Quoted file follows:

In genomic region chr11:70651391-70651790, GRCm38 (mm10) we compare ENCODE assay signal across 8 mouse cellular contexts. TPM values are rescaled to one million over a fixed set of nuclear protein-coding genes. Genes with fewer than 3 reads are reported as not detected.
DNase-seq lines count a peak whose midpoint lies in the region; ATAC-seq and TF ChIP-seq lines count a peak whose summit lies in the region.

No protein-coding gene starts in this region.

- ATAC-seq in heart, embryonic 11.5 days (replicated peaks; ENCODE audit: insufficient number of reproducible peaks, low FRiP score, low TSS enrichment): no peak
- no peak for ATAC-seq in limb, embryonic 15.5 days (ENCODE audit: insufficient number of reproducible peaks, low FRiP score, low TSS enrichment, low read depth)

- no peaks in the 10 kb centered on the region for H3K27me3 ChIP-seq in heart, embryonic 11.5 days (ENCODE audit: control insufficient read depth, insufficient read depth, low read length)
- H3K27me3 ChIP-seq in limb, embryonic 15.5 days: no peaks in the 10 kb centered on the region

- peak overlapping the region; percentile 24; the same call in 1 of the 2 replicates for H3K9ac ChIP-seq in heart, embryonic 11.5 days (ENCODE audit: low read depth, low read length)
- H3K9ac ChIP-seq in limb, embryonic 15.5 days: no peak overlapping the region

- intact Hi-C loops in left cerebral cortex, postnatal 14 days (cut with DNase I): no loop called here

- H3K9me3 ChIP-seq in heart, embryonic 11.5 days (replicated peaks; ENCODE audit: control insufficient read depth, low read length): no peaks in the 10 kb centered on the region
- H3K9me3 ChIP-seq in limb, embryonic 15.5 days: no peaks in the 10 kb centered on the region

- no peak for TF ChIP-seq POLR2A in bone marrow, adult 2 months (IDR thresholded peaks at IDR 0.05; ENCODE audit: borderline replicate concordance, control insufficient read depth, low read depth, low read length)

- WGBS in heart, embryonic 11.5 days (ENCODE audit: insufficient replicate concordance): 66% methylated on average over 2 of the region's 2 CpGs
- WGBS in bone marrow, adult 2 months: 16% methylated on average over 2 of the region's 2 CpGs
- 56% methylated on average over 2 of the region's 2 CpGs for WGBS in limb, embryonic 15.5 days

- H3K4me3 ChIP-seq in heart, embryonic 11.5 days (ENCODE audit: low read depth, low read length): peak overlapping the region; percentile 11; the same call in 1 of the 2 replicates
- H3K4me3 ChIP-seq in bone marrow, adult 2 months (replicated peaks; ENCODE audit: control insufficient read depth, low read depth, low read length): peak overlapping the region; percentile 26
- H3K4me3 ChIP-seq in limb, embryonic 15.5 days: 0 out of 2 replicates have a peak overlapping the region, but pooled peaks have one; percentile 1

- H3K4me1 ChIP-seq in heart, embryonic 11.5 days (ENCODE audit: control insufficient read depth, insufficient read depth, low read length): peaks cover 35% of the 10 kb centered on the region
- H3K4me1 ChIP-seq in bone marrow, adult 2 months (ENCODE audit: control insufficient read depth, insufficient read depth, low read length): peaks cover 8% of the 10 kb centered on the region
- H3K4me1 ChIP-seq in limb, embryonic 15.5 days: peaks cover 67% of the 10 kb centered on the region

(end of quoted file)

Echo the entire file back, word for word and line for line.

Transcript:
In genomic region chr11:70651391-70651790, GRCm38 (mm10) we compare ENCODE assay signal across 8 mouse cellular contexts. TPM values are rescaled to one million over a fixed set of nuclear protein-coding genes. Genes with fewer than 3 reads are reported as not detected.
DNase-seq lines count a peak whose midpoint lies in the region; ATAC-seq and TF ChIP-seq lines count a peak whose summit lies in the region.

No protein-coding gene starts in this region.

- ATAC-seq in heart, embryonic 11.5 days (replicated peaks; ENCODE audit: insufficient number of reproducible peaks, low FRiP score, low TSS enrichment): no peak
- no peak for ATAC-seq in limb, embryonic 15.5 days (ENCODE audit: insufficient number of reproducible peaks, low FRiP score, low TSS enrichment, low read depth)

- no peaks in the 10 kb centered on the region for H3K27me3 ChIP-seq in heart, embryonic 11.5 days (ENCODE audit: control insufficient read depth, insufficient read depth, low read length)
- H3K27me3 ChIP-seq in limb, embryonic 15.5 days: no peaks in the 10 kb centered on the region

- peak overlapping the region; percentile 24; the same call in 1 of the 2 replicates for H3K9ac ChIP-seq in heart, embryonic 11.5 days (ENCODE audit: low read depth, low read length)
- H3K9ac ChIP-seq in limb, embryonic 15.5 days: no peak overlapping the region

- intact Hi-C loops in left cerebral cortex, postnatal 14 days (cut with DNase I): no loop called here

- H3K9me3 ChIP-seq in heart, embryonic 11.5 days (replicated peaks; ENCODE audit: control insufficient read depth, low read length): no peaks in the 10 kb centered on the region
- H3K9me3 ChIP-seq in limb, embryonic 15.5 days: no peaks in the 10 kb centered on the region

- no peak for TF ChIP-seq POLR2A in bone marrow, adult 2 months (IDR thresholded peaks at IDR 0.05; ENCODE audit: borderline replicate concordance, control insufficient read depth, low read depth, low read length)

- WGBS in heart, embryonic 11.5 days (ENCODE audit: insufficient replicate concordance): 66% methylated on average over 2 of the region's 2 CpGs
- WGBS in bone marrow, adult 2 months: 16% methylated on average over 2 of the region's 2 CpGs
- 56% methylated on average over 2 of the region's 2 CpGs for WGBS in limb, embryonic 15.5 days

- H3K4me3 ChIP-seq in heart, embryonic 11.5 days (ENCODE audit: low read depth, low read length): peak overlapping the region; percentile 11; the same call in 1 of the 2 replicates
- H3K4me3 ChIP-seq in bone marrow, adult 2 months (replicated peaks; ENCODE audit: control insufficient read depth, low read depth, low read length): peak overlapping the region; percentile 26
- H3K4me3 ChIP-seq in limb, embryonic 15.5 days: 0 out of 2 replicates have a peak overlapping the region, but pooled peaks have one; percentile 1

- H3K4me1 ChIP-seq in heart, embryonic 11.5 days (ENCODE audit: control insufficient read depth, insufficient read depth, low read length): peaks cover 35% of the 10 kb centered on the region
- H3K4me1 ChIP-seq in bone marrow, adult 2 months (ENCODE audit: control insufficient read depth, insufficient read depth, low read length): peaks cover 8% of the 10 kb centered on the region
- H3K4me1 ChIP-seq in limb, embryonic 15.5 days: peaks cover 67% of the 10 kb centered on the region